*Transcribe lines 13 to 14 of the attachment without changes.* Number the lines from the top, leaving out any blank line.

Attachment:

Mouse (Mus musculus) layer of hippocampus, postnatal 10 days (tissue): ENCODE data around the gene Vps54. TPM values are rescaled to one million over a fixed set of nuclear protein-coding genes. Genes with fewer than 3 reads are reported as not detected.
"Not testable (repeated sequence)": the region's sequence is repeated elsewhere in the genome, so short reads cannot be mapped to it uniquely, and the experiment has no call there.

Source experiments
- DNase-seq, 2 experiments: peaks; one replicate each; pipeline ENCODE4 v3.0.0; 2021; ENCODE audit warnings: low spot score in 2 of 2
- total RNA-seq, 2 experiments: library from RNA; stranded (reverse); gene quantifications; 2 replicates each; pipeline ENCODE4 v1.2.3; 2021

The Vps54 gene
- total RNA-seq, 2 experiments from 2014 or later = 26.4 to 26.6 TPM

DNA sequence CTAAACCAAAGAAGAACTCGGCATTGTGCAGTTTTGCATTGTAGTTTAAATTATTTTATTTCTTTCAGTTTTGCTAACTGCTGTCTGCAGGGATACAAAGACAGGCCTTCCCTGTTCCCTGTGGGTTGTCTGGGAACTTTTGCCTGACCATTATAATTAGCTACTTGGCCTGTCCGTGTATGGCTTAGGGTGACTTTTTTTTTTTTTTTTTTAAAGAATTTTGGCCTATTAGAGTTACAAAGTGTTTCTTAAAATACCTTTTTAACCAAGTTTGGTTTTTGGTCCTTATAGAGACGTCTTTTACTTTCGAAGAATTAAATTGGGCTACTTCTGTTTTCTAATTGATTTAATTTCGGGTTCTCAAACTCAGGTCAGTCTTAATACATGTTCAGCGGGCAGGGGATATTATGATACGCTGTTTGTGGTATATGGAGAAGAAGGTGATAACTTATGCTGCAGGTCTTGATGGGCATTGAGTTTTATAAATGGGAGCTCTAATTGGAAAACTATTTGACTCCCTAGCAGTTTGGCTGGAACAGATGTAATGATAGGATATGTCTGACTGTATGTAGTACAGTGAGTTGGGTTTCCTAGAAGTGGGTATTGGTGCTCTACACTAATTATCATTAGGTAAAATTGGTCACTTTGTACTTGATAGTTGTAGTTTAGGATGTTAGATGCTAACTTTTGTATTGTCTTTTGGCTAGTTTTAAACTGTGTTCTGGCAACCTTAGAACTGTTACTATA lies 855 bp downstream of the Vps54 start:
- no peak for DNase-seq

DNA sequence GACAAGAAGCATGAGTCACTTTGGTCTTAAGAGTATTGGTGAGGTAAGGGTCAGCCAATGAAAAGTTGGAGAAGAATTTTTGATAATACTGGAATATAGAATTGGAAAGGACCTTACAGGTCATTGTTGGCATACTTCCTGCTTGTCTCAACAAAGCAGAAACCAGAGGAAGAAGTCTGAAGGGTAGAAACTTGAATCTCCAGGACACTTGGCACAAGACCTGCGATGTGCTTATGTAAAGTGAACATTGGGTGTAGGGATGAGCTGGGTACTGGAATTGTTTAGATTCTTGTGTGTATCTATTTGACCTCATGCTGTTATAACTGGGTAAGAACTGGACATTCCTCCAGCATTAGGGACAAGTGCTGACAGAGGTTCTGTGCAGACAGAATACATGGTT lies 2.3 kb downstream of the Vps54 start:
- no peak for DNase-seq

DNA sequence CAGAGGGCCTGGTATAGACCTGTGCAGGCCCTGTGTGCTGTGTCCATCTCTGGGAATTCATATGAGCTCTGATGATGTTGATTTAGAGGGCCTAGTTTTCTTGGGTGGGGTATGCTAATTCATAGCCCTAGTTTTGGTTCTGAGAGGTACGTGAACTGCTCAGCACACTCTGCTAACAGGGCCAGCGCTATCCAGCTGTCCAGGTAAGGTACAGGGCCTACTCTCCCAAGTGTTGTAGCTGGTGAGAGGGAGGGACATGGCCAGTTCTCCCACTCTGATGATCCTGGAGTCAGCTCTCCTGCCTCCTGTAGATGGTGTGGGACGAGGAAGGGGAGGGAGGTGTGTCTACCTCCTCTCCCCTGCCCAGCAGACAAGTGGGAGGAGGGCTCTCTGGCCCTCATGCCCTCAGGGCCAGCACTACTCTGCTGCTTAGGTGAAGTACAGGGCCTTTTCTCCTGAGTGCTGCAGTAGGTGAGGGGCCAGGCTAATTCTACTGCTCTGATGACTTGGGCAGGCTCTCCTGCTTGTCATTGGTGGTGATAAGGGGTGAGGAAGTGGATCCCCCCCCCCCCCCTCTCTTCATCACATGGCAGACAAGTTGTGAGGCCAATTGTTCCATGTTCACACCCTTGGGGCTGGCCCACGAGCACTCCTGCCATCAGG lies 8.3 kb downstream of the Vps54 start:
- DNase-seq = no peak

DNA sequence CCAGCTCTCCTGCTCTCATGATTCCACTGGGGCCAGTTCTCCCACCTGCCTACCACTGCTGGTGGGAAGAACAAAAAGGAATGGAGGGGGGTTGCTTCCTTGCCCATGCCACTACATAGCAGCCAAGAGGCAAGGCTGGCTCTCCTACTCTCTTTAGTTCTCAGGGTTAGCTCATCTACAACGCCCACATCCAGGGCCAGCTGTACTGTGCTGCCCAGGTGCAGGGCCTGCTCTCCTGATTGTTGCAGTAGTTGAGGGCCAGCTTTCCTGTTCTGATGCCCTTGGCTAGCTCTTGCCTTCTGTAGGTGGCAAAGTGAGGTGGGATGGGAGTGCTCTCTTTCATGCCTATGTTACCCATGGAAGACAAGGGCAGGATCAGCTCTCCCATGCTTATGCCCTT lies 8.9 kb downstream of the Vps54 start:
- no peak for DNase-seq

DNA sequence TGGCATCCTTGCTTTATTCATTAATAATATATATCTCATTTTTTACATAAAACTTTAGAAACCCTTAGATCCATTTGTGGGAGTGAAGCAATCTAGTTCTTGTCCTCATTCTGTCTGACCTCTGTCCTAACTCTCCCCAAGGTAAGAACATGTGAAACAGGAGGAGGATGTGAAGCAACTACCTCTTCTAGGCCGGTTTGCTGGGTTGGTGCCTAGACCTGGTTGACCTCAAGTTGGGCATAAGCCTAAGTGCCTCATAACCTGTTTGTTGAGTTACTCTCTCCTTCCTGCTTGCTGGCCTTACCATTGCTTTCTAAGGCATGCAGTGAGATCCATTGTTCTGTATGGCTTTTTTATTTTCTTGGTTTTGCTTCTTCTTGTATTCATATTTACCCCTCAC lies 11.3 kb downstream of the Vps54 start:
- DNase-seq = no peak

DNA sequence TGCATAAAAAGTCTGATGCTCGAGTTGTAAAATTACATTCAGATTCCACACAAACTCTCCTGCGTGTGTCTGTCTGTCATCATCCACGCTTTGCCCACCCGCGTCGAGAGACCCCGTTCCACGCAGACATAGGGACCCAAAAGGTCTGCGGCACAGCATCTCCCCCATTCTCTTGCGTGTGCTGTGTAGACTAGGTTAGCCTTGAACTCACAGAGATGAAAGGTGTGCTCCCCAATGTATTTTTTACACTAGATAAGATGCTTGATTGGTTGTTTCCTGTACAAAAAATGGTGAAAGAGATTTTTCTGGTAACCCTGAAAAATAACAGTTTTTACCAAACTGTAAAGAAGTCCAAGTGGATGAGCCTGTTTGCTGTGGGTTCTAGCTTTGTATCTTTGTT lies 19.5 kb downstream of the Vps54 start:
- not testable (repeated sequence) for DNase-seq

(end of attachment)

- DNase-seq = no peak

DNA sequence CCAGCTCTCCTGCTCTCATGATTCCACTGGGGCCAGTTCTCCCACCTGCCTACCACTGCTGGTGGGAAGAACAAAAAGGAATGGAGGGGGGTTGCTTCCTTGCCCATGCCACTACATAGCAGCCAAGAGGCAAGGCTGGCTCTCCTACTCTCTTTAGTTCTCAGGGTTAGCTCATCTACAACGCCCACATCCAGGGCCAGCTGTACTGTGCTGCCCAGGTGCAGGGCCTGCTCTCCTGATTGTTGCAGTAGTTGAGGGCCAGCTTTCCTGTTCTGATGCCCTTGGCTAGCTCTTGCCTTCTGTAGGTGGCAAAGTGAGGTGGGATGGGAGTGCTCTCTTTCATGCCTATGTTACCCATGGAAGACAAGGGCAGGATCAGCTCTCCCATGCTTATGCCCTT lies 8.9 kb downstream of the Vps54 start: